|Cable characterisation||PON OTDR||
Physical fault location
Loss & reflection at joints
|High to very high||> 16,000
|Splice Loss||Splicer||Check Splice Loss||Easy||7,000|
|Optical Power||λ Selective Power Meter||Check Transmission Power||Easy||> 1000|
|Faulty NID|| NID Diagnostics
|Determine if NID has a fault||Easy||0, but operator costs at NMC|
|Triple Play Test||Other||Check the 3 services delivered to the customer||Medium||> 4,000|
|Head Room||In line attenuator||
Determine if design transmission margin met
Some pertinent aspects of these test instruments are discussed below.
Traditional optical microscopes with 200x magnification and an optical safety filter are cheap, adequate and easy to use. However some users now favour electronic video scopes since they allow recording of image data, are intrinsically optically safe and can be used to inspect installed bulkhead connectors. They are also about 10 times the cost, less reliable and require more skill to use. The decision here is probably about how much the operator is trusted. Simple training is needed to focus and recognise good / bad connector condition (pictorial).
Visual fault finder light source
Visible Fibre Light sources provide a red light of circa 635 nm wavelength. Useful for finding open circuits in patch leads or splices, for locating fibre ends, and generally checking continuity. Maximum range is dependant upon several factors but is in the order of 5-7 Km.
This is a very favourite craft tool for both skilled and unskilled field staff. It’s very easy to use, and very effective on these shorter links. It won’t do much on fibre length over about 5 Km, for which another solution is needed. Most useful where the fibre ends are accessible, which may make it of limited use when re-entering a live system.
Simple hands-on training is needed to learn how to bend a fiber to make it glow. As PONs use APC connectors, an APC-PC adaptor patch lead may be required to match the VLS connector. –Refer Section 7.2 ORL for cautionary.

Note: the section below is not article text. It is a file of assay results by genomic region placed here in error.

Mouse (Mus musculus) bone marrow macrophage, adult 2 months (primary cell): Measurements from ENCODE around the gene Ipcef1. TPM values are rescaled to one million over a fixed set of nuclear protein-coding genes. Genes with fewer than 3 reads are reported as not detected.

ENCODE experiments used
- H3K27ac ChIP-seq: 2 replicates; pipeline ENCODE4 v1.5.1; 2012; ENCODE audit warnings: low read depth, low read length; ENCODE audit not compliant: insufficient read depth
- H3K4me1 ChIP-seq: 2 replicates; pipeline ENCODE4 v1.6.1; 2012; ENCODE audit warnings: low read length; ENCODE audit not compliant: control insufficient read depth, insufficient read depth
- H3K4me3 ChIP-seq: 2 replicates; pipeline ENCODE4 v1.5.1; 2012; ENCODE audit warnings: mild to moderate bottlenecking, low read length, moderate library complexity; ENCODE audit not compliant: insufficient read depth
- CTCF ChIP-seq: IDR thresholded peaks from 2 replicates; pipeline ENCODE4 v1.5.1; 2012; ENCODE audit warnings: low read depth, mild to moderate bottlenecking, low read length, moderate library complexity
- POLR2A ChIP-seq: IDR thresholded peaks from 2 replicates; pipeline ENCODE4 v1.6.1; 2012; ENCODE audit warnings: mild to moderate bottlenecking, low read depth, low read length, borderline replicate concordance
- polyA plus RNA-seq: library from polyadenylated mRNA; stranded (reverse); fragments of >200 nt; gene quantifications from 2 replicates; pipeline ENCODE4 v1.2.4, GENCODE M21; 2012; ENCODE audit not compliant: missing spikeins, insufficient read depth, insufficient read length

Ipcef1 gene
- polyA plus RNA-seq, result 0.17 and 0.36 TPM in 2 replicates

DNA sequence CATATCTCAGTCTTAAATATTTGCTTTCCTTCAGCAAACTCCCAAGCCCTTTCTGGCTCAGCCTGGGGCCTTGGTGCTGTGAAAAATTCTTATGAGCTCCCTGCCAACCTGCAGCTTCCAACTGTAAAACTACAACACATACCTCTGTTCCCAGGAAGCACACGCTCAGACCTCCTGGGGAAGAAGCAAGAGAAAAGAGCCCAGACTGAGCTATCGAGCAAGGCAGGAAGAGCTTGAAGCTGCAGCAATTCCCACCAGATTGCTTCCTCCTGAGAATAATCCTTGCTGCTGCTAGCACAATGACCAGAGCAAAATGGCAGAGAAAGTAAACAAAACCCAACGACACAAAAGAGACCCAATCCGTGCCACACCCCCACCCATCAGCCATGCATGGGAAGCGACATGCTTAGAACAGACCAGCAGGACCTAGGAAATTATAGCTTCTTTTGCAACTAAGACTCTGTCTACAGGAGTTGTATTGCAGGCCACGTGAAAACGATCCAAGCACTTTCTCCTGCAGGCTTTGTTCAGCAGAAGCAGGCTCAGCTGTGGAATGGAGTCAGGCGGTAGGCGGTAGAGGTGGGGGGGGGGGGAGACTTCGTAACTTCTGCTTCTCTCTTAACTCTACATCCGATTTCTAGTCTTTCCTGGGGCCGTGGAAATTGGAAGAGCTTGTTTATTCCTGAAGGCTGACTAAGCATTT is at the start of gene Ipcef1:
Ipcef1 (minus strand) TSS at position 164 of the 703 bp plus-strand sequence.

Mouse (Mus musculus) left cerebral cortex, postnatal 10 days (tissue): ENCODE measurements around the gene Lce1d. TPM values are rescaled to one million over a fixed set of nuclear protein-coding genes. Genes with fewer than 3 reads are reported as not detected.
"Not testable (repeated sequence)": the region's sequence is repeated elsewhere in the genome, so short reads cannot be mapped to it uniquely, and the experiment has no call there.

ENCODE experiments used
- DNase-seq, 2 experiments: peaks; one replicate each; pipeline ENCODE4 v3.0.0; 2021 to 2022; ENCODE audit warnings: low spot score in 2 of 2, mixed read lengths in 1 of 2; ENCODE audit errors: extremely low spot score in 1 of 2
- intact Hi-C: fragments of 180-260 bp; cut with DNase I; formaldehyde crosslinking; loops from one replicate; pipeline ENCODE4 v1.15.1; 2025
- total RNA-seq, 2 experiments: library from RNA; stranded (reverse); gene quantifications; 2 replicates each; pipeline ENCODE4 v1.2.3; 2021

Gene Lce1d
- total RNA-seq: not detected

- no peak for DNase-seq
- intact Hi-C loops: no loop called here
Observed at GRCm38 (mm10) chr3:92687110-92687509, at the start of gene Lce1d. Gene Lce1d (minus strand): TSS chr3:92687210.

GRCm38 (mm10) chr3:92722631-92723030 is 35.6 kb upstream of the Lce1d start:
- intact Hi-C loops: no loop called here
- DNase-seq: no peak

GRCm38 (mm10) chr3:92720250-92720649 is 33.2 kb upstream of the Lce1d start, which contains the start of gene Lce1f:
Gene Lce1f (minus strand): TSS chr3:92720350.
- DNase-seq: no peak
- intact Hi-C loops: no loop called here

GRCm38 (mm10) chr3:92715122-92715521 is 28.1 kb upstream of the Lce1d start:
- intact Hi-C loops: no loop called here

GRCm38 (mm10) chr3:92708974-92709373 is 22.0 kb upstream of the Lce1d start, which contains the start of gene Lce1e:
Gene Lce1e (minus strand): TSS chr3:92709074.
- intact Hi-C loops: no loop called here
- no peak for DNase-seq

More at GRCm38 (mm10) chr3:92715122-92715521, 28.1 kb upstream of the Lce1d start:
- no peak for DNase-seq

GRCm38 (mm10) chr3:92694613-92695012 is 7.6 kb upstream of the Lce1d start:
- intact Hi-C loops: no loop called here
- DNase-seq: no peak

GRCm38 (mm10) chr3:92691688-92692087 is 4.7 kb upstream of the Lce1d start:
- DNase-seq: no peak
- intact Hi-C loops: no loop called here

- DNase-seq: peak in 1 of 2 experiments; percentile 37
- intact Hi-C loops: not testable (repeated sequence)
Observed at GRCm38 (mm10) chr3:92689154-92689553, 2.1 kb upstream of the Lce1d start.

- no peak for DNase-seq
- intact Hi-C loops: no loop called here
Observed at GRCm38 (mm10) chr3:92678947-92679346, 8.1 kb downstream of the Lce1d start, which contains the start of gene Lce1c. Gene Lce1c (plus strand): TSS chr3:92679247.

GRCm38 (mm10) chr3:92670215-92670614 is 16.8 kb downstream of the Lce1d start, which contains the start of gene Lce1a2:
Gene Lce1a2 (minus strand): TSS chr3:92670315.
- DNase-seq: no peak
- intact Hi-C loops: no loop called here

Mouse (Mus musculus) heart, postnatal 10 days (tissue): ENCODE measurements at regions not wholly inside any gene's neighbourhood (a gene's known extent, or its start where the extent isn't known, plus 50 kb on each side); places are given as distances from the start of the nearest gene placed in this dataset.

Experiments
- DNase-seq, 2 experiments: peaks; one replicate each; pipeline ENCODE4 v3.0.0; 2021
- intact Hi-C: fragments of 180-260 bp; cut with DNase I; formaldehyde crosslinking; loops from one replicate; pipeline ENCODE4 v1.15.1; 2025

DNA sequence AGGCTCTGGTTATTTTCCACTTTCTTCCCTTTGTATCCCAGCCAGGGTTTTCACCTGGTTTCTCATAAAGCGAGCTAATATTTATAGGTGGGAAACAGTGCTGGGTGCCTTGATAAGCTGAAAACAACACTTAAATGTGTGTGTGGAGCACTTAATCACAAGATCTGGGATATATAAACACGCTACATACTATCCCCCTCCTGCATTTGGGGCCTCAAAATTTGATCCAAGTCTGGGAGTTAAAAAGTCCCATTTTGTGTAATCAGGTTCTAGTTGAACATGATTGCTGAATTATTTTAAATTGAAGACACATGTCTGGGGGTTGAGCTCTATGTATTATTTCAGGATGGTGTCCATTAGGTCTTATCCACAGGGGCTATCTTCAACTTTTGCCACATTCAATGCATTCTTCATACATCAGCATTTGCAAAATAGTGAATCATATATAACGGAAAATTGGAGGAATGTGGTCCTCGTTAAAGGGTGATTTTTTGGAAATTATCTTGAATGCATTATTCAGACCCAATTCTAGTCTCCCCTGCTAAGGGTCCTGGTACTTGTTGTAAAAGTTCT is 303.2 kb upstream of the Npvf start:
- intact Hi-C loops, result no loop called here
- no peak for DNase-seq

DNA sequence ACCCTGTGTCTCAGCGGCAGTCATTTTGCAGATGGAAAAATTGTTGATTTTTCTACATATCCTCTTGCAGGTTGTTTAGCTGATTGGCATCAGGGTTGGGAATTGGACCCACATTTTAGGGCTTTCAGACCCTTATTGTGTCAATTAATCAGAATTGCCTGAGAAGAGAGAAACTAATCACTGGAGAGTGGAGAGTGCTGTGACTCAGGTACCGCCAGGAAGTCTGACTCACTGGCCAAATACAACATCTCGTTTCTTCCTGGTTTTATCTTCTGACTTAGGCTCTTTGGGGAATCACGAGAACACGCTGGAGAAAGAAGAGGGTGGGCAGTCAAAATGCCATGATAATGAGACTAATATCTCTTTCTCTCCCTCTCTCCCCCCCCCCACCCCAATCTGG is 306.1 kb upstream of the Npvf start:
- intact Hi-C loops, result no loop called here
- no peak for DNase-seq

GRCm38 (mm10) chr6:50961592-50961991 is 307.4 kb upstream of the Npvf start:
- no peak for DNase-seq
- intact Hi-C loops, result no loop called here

Also known as a traffic identifier. Works over the full 20 Km PON length, and allows the user to see if there is a live signal, test signal, or no signal in a fibre before re-entering a live system, or as a long range fibre identifier. Typically used with a test light source, which is used to produce an optical test tone. Simple hands-on training is needed.
The use of a fibre identifier when working on live cable is mandated by many network owners so as to minimise costly outages.
All fibre identifiers create a small loss on the fibre when in use. This loss is often overlooked by some system designers who produce designs with minimal ‘head room’ or ‘system margin’. Failure to allow sufficient ‘head room’ for foreseeable maintenance activities can have disastrous results.
Table 4 below, shows some typical published insertion loss figures for a popular brand of Fibre Identifier.
Be aware that there are brands on the market with lower insertion losses. These come at the price of being rather insensitive!
Source & meter / Simple loss test set
Used to test end to end loss, and also as a continuity tester if equipped with a tone detector function. The source can also be used as a tone source for a clip on fibre identifier. The meter can also be used to measure transmitter power, however this function is not so useful for this here, since a wavelength selective meter is needed. Consideration may be needed as to how test results will be recorded, since in practice data recording / manipulation can be over half of the testing cost. Some theoretical and practical training is required.
Two Way & ORL Tester